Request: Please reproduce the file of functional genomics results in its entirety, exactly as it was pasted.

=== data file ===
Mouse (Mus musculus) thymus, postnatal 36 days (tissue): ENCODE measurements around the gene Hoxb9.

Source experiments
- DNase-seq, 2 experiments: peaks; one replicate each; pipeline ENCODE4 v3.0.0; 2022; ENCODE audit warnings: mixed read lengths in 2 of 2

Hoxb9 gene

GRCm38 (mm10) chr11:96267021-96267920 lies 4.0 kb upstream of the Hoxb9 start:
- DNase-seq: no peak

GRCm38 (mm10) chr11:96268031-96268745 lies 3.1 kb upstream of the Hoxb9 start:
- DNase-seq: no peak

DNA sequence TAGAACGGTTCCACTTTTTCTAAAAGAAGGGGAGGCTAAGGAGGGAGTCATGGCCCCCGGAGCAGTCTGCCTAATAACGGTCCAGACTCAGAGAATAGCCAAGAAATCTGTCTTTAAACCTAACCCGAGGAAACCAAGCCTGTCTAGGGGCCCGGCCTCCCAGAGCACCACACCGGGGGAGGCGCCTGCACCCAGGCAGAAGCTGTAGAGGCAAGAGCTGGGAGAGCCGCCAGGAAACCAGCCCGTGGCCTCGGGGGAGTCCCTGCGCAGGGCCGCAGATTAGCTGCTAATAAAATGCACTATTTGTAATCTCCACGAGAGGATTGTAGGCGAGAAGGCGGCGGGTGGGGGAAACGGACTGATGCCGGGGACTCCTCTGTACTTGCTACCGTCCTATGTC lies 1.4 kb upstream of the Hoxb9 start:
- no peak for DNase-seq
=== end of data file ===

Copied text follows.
Mouse (Mus musculus) thymus, postnatal 36 days (tissue): ENCODE measurements around the gene Hoxb9.

Source experiments
- DNase-seq, 2 experiments: peaks; one replicate each; pipeline ENCODE4 v3.0.0; 2022; ENCODE audit warnings: mixed read lengths in 2 of 2

Hoxb9 gene

GRCm38 (mm10) chr11:96267021-96267920 lies 4.0 kb upstream of the Hoxb9 start:
- DNase-seq: no peak

GRCm38 (mm10) chr11:96268031-96268745 lies 3.1 kb upstream of the Hoxb9 start:
- DNase-seq: no peak

DNA sequence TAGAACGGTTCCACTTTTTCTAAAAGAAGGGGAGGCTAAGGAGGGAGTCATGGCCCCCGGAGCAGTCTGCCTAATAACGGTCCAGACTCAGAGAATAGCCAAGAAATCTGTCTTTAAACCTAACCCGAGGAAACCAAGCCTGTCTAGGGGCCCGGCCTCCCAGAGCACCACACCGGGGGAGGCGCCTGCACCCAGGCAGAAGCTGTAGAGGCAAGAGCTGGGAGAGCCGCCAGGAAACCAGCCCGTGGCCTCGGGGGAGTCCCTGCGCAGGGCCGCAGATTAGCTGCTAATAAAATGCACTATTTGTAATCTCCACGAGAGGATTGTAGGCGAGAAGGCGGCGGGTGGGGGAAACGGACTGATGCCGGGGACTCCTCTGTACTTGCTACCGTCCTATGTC lies 1.4 kb upstream of the Hoxb9 start:
- no peak for DNase-seq